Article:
Credit Crisis FAQ! All you ever wanted to know but were afraid to ask.

March 10, 2009 at 1:53 am (Economics)

It’s about time I started posting original content on this blog, not just rip-offs from other sites. I’ve decided that for the sake of keeping interest alive, I’ll be posting a series of FAQ (Frequently Asked Questions) on several topics rather than essays as I’d originally planned. It’s easier reading than a wall of text on highly esoteric affairs. So, for my first topic, and complement the video I posted earlier: The Credit Crisis.

Who are the responsible culprits of the affair? Who should we hang?

Everybody. Nobody. Truth be told, it was a failure by all three parties involved that led us to this mess. On the one side, we have the bankers, the objet of everybody’s ire nowadays. Yes, they’re a bunch of thieving, cheating, lying scoundrels who are only in it for their short term gain, consequences be damned. They subjected their banks, sometimes hundreds of years old, to Enron-style practices that were guaranteed to make them crash and burn.

So it’s only the bankers fault?

Such a massive fraud would not have been possible without government protection. Enron was a single company and required a massive effort to keep their practices secret. But what happens when you have dozens of institutions incurring in the same illegal practices? Somebody had to know, surely. And indeed they did. It’s well recorded that the incompetence and outright corruption of the regulators, the SEC and OTC, facilitated this mess. They are in it up to their necks, and can’t plead ignorance. And of course, knowing that the government will bail you out because “you are too big to fail” facilitated Citigroup and Bank of America loading their balance sheets with toxic debt.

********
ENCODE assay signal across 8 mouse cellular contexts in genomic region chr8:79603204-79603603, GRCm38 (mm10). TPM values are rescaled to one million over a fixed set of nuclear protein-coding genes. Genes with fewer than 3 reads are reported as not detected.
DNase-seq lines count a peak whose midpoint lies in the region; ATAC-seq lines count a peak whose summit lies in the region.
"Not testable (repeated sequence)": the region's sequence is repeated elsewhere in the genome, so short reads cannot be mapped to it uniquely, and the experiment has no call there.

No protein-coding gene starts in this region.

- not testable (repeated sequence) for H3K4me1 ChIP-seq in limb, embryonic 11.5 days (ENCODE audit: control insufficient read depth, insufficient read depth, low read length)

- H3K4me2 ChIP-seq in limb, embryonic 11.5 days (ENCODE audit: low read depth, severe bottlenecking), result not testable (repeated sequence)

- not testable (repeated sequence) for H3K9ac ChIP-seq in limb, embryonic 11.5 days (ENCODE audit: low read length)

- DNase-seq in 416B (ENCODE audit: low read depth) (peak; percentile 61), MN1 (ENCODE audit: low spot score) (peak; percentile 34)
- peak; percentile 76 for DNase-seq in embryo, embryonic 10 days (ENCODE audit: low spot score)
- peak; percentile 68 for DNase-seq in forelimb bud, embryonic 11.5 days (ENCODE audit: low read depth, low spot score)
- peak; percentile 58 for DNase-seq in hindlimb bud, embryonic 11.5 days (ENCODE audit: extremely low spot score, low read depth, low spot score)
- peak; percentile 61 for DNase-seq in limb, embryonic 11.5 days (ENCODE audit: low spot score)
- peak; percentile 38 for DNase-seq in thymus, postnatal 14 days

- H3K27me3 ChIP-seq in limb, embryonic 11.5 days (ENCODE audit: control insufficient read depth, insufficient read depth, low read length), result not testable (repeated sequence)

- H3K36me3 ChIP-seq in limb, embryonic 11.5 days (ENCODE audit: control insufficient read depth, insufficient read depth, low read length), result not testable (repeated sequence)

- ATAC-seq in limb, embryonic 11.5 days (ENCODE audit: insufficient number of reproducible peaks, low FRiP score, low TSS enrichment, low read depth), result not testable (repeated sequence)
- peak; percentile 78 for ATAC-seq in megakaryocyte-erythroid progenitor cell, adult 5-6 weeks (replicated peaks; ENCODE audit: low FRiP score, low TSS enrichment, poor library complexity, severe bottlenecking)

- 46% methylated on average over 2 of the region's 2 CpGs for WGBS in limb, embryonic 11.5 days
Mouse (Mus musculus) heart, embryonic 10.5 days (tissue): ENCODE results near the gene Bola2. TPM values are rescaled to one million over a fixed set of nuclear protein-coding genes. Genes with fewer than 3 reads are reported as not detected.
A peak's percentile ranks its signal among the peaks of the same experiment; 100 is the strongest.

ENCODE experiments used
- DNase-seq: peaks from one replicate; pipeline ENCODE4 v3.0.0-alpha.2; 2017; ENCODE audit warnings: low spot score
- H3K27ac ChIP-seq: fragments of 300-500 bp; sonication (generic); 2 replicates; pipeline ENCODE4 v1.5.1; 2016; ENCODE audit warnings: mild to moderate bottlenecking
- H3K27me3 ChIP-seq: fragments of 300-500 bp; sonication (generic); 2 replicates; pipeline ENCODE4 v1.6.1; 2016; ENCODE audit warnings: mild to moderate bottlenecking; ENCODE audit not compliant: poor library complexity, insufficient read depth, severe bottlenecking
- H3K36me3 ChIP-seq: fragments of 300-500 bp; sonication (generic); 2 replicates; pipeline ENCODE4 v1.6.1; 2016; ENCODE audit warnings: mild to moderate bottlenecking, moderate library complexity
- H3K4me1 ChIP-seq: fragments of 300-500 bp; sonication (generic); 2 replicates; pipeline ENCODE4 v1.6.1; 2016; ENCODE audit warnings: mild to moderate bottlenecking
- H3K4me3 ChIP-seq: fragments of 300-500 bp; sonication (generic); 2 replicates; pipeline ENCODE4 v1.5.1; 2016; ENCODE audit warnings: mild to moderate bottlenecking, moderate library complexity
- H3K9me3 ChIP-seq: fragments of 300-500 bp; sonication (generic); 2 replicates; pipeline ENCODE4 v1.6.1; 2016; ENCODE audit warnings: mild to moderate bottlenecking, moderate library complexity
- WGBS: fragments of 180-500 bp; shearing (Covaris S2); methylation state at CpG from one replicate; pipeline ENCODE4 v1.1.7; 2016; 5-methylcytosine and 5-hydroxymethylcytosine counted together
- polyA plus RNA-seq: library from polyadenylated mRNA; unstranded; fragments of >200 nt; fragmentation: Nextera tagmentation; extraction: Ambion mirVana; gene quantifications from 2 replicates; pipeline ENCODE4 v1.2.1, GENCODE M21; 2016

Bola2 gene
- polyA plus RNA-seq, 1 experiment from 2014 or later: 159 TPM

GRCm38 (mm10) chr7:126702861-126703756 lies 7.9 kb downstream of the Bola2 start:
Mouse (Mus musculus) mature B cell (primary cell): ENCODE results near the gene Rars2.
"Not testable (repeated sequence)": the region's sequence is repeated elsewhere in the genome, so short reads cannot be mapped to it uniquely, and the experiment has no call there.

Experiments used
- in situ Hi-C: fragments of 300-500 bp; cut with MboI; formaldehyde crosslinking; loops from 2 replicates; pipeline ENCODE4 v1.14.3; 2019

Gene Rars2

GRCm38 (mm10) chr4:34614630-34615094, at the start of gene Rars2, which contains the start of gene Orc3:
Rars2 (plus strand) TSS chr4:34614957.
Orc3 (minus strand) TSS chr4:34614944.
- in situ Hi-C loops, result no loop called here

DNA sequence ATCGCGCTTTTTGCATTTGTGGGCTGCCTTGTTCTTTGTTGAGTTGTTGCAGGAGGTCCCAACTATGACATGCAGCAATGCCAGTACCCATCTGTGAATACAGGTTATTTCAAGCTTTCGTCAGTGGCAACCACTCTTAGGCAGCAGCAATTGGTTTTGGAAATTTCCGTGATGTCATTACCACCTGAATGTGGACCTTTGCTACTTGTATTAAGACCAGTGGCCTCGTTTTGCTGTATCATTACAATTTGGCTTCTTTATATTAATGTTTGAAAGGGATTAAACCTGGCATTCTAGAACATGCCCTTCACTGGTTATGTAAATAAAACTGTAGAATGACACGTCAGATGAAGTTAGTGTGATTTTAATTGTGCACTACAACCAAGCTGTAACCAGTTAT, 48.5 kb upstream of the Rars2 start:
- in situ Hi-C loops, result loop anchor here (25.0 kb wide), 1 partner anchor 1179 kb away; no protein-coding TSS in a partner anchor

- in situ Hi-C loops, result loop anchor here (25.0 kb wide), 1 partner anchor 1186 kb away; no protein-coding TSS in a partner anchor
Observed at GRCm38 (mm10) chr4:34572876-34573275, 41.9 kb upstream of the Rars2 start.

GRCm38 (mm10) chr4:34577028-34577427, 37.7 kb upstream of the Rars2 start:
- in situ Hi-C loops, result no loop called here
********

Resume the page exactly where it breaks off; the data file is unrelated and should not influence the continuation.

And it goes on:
What of the people who lied about their income?

Of course, there’s the people themselves. They knew it was too good to be true. Mortgages on dream houses with ridiculously low monthly installments and no down payments? The right question to be asked is, Where’s the catch?, not: where do I sign up? Nothing comes for free. People have been so caught up on trying to keep up with the Joneses that they lost all semblance of reality and started living on a fantasy world. They thought housing was the perfect get-rich-quick scheme. But lets be realistic, McDonalds workers cannot afford, under any circumstances, five bedroom, lake-view mansions. They thought they were getting rich by beating the bankers at their own game. In hindsight it does sound ridiculous.

The stock markets are just paper changing hands among speculators. Why should such activity impact the real economy?

Imagine the world economy like a house. The stock markets are the décor and paint job of the house. They make it seem pretty, and usually lead to a pointless overvaluation of its price based on such little details. But as any realtor would tell you, you’ve got to have a look at what’s important in the house before buying it: the cabling, the plumbing, the functionality, and the foundations. In economics, all these are represented by the bond market. Sure, just like the plumbing, it’s not half as sexy as its stock counterpart, but it’s ten times more important.

In the stock market, ownership of companies is traded. You buy IBM stock, you own a small part of the tech giant. But you don’t buy IBM stock directly from the company; you buy it from somebody willing to sell it. The company earns nothing when you buy their stock in a secondary market. In the bond markets, it’s debt that’s traded. You buy IBM bonds; you are owed money by IBM itself. This little part is crucial to the economy, as corporations and governments, require their bonds to be sold in order to finance their operations. What happens when their bonds aren’t being sold? You guessed it, companies freeze. Without credit, contractors can’t build houses, farmers can’t transport their goods to the cities, and factories can’t buy raw materials. This leads to a downturn in economic activity, with only the companies that are engineered to operate without debt being able to continue in business.

But why isn’t anybody lending? Weren’t the trillion dollar bank rescues aimed at solving that problem?

There’s enough money in the world to lend to everybody. But this is not a crisis of credit. It’s a crisis of confidence. What’s happening is that lenders and investors are stuffing money under their mattresses because they don’t trust anybody anymore. Companies and corporations are falling like flies these days because they’ve loaded themselves with toxic debt thinking they could make a cheap profit, even if they don’t focus on finance! What’s happening now is that risk is being multiplied by a vicious cycle.